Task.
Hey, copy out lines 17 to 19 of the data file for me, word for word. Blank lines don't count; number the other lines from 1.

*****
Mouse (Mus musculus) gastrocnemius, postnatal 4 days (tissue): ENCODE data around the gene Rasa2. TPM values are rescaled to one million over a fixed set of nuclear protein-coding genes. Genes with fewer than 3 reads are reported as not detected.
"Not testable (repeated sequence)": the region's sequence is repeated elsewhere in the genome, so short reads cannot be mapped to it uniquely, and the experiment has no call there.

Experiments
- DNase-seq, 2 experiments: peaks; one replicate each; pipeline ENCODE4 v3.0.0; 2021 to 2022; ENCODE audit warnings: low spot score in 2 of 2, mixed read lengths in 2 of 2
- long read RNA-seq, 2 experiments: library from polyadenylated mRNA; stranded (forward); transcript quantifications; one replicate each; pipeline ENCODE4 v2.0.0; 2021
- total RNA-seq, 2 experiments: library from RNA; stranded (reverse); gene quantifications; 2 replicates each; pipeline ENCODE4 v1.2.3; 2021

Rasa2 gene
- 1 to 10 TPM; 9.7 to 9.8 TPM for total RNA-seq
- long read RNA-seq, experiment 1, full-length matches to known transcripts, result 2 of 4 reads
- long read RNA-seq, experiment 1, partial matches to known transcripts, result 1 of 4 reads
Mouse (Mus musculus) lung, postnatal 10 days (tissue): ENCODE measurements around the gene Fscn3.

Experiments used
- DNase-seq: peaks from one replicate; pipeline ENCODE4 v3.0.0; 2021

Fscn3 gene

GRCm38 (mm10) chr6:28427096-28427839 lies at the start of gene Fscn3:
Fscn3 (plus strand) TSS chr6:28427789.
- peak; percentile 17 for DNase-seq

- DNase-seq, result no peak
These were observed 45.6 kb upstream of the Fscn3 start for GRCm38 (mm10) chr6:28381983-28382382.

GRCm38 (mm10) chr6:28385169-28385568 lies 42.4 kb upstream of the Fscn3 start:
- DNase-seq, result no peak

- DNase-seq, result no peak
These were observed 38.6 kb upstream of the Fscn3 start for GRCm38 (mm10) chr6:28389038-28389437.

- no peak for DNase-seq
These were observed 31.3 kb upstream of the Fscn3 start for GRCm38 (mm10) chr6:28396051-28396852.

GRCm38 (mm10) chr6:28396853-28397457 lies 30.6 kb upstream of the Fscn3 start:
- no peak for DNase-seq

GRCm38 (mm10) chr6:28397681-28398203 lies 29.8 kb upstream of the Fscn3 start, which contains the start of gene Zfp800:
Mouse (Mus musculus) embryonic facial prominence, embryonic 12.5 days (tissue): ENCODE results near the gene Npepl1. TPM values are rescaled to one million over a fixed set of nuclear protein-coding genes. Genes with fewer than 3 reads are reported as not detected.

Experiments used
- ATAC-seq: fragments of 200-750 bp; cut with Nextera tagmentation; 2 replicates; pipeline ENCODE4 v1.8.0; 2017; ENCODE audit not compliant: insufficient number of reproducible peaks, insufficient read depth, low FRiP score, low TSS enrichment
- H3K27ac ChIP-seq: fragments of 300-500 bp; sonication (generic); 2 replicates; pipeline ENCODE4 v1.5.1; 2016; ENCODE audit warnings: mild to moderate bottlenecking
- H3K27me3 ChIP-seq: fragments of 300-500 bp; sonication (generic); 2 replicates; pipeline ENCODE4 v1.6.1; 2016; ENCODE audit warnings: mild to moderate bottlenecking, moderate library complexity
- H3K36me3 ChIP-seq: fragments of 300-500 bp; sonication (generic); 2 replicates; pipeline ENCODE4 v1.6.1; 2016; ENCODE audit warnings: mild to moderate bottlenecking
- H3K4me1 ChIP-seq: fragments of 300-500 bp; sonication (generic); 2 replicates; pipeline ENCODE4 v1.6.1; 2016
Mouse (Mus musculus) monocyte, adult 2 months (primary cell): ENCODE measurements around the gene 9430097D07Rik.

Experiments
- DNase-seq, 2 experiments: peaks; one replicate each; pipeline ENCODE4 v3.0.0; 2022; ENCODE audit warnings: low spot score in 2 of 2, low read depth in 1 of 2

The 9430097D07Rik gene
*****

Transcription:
- peak; percentile 17 for DNase-seq

- DNase-seq, result no peak
These were observed 45.6 kb upstream of the Fscn3 start for GRCm38 (mm10) chr6:28381983-28382382.